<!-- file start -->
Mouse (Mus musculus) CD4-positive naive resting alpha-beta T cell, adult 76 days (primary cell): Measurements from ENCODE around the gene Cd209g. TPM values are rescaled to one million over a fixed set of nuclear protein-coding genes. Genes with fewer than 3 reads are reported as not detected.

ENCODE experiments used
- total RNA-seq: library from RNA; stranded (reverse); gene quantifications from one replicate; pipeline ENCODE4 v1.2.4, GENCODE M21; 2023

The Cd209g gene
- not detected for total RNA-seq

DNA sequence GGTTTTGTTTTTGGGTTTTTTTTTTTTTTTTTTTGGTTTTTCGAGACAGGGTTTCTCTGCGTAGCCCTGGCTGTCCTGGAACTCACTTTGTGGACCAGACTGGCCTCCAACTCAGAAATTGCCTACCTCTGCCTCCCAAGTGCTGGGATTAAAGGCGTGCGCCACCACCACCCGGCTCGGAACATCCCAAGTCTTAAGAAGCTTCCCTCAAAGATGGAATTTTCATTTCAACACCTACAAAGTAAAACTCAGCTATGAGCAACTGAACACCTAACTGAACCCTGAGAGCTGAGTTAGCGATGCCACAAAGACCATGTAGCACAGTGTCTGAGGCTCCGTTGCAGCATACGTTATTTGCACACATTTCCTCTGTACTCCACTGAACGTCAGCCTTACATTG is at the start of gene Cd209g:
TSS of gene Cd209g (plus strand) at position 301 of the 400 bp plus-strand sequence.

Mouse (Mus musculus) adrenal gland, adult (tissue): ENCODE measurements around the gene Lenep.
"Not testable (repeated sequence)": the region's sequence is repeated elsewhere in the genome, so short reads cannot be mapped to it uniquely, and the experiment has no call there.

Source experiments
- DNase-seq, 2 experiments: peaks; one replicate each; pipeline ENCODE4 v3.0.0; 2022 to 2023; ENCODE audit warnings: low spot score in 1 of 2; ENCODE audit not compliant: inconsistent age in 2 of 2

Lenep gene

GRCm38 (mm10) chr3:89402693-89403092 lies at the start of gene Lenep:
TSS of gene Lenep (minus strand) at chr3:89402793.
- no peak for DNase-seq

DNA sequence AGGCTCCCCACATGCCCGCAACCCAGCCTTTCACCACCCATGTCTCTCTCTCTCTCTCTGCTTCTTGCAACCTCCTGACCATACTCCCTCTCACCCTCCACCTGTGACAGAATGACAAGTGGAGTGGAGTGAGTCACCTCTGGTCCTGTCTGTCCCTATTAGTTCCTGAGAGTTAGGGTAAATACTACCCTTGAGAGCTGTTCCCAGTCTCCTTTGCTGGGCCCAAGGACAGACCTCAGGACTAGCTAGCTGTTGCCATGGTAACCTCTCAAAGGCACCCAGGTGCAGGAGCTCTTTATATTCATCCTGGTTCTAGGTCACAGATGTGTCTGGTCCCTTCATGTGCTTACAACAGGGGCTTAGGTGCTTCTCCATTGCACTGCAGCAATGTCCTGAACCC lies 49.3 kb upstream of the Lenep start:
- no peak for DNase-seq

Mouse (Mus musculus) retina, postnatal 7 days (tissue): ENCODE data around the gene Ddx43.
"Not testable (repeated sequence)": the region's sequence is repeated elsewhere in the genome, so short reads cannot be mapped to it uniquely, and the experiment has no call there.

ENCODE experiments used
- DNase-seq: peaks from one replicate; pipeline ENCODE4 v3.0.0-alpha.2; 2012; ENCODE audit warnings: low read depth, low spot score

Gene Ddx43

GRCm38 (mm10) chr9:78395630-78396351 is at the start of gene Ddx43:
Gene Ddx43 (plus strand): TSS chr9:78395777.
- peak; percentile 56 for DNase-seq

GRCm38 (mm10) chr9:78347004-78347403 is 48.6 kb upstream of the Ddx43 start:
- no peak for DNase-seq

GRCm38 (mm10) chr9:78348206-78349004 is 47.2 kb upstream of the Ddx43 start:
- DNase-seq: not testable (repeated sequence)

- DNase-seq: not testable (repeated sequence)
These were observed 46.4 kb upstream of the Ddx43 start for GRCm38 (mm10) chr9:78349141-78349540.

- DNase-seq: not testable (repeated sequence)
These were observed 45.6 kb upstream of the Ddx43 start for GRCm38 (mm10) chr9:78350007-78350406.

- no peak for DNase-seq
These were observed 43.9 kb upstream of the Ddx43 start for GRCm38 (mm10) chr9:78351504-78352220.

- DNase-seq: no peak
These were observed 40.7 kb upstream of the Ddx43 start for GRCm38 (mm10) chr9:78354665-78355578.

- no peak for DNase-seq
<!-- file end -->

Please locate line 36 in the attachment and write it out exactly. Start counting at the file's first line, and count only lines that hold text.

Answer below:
- DNase-seq: no peak